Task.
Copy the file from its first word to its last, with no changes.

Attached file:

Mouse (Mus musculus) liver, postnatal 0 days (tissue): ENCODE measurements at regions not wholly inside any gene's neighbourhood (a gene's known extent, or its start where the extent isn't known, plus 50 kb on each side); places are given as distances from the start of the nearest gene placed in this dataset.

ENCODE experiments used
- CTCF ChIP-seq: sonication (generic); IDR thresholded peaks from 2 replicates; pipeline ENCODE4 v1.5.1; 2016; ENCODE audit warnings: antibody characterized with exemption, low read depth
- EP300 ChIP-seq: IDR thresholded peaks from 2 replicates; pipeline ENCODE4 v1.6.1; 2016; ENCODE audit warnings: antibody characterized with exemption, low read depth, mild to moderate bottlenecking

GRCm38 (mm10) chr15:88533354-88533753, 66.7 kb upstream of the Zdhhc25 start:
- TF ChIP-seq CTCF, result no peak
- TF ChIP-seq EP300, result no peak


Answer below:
Mouse (Mus musculus) liver, postnatal 0 days (tissue): ENCODE measurements at regions not wholly inside any gene's neighbourhood (a gene's known extent, or its start where the extent isn't known, plus 50 kb on each side); places are given as distances from the start of the nearest gene placed in this dataset.

ENCODE experiments used
- CTCF ChIP-seq: sonication (generic); IDR thresholded peaks from 2 replicates; pipeline ENCODE4 v1.5.1; 2016; ENCODE audit warnings: antibody characterized with exemption, low read depth
- EP300 ChIP-seq: IDR thresholded peaks from 2 replicates; pipeline ENCODE4 v1.6.1; 2016; ENCODE audit warnings: antibody characterized with exemption, low read depth, mild to moderate bottlenecking

GRCm38 (mm10) chr15:88533354-88533753, 66.7 kb upstream of the Zdhhc25 start:
- TF ChIP-seq CTCF, result no peak
- TF ChIP-seq EP300, result no peak